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Government forced to publish Brexit impact assessment after Commons climbdown

2 min read

Ministers will be forced to publish a report on the impact of Theresa May's Brexit plan after a Tory rebellion forced a Commons climbdown.

The Conservatives were facing a Parliamentary defeat over calls by supporters of a second referendum that the Government make public its assessment of the benefits of the Prime Minister's blueprint compared to what the UK gets from EU membership.

But during a Commons debate last night, Treasury minister Robert Jenrick said ministers will bring the document forward to allow MPs to read it.

Among the Conservatives who had been gearing up to rebel was Jo Johnson, who quit as rail minister in protest at the Prime Minister's Brexit plans.

He said: "If we have learned anything from the chaos of the past 30 months, it is that facts are sacred.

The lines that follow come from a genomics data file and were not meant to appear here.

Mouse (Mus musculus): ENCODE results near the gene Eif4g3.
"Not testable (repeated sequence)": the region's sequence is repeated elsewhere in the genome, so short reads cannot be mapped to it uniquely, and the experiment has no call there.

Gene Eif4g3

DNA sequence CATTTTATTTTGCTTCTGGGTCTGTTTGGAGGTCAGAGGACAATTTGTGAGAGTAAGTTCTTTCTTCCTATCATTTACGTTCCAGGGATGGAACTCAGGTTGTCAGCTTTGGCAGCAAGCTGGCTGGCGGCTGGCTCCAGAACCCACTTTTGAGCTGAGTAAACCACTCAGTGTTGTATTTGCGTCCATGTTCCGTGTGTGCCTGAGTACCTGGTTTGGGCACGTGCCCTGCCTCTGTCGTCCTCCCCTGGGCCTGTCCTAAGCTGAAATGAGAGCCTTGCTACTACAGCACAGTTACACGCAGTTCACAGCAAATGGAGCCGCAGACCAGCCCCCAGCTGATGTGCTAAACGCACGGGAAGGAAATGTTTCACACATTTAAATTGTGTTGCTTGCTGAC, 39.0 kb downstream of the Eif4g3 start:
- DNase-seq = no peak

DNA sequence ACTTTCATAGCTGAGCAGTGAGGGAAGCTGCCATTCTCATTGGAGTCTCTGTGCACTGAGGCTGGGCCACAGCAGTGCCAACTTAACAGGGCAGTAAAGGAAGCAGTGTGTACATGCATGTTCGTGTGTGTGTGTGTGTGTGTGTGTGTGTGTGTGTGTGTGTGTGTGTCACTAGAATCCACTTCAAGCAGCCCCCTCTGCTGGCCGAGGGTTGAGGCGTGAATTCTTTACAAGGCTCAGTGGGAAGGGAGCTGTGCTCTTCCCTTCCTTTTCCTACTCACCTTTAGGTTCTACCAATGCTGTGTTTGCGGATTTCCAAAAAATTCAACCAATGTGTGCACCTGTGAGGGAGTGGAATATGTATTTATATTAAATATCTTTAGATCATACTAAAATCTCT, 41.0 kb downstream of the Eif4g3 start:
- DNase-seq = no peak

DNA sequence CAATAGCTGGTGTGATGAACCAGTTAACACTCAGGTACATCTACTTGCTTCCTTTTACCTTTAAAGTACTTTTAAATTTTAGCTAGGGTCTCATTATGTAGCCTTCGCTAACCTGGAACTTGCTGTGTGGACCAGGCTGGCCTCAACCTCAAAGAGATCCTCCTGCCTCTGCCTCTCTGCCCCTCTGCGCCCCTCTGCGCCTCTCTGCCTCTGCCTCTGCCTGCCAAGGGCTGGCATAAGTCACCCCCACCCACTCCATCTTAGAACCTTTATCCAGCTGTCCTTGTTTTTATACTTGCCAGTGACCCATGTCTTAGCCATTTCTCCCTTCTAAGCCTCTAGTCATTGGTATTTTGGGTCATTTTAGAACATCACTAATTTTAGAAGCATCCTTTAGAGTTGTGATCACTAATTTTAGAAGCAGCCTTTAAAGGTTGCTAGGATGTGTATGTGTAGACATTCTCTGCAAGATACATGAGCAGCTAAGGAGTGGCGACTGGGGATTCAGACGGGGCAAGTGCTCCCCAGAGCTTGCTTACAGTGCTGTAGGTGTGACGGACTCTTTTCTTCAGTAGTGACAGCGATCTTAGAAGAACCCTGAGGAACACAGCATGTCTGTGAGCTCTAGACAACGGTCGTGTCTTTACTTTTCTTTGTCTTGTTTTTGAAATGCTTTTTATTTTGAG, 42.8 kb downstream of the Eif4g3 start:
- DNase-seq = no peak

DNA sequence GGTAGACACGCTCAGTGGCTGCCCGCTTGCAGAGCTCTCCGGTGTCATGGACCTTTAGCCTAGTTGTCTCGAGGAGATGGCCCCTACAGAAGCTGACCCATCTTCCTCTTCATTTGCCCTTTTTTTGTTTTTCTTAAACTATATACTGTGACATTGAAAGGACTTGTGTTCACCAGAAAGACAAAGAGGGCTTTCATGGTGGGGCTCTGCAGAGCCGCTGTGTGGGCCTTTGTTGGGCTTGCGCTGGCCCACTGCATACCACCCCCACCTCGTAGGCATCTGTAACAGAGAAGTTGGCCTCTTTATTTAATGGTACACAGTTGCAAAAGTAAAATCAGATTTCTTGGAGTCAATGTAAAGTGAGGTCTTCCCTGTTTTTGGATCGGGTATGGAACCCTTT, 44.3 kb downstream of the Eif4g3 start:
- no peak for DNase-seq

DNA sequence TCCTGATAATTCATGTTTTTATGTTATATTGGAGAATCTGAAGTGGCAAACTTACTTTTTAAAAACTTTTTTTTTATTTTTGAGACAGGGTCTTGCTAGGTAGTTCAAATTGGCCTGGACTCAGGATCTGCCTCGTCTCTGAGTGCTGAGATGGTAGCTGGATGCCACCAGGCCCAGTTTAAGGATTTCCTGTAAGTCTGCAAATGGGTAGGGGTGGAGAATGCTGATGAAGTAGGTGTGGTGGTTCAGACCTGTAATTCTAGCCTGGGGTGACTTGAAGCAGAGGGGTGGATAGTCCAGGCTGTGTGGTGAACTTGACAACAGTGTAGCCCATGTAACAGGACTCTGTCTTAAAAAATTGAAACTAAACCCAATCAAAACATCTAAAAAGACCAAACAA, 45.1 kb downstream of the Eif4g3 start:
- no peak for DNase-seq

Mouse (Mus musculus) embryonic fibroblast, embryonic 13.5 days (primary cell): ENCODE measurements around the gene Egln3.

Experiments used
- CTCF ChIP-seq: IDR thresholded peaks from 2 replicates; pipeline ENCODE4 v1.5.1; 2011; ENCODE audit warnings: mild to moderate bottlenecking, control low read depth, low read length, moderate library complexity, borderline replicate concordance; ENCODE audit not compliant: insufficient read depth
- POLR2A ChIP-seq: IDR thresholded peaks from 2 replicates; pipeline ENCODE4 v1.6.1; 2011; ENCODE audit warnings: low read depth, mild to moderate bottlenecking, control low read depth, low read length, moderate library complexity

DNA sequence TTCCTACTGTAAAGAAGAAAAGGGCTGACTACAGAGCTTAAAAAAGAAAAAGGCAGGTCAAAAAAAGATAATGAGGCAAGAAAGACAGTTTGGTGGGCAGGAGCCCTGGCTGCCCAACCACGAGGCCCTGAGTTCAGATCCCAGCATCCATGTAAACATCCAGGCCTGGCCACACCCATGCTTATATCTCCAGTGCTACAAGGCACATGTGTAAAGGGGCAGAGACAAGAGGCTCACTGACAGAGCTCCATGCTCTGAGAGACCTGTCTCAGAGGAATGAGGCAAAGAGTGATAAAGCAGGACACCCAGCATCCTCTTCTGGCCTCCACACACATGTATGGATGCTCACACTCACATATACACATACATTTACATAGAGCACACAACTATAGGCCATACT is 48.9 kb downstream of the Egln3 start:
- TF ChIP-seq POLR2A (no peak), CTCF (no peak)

"This debate has been characterised by falsehoods and misinformation from day one. It is extraordinary that we have now had to force the Government, at this relatively late stage, to publish the vital information necessary for an informed public debate. Some may say that this horse has long bolted, but I say it is better late than never."

Labour MP Chuka Umunna said: "This was the first test of strength facing the People’s Vote campaign in Parliament since the Government published their draft deal, and it is one that we in the campaign have won after gaining support from all sides of the House.

"The Government was planning to con the British people. It is vital at this crucial time for our country that MPs and the public know the full facts about the cost of Brexit and how it compares to the deal we already have inside the EU.

"Brexit is not about a political psychodrama or who is up and who is down in Westminster – or in and out of the Government – it is about the future of our country and our young people in particular. And the People’s Vote campaign is gaining ground all the time.

"Just last week, the Prime Minister admitted that a People’s Vote and ‘no Brexit’ was a realistic outcome of this whole sorry mess. As more and more people see the widening gap between what was promised and what this draft Brexit deal actually delivers – a £50 billion divorce bill for no say in our future – the support for a People’s Vote will grow ever stronger."

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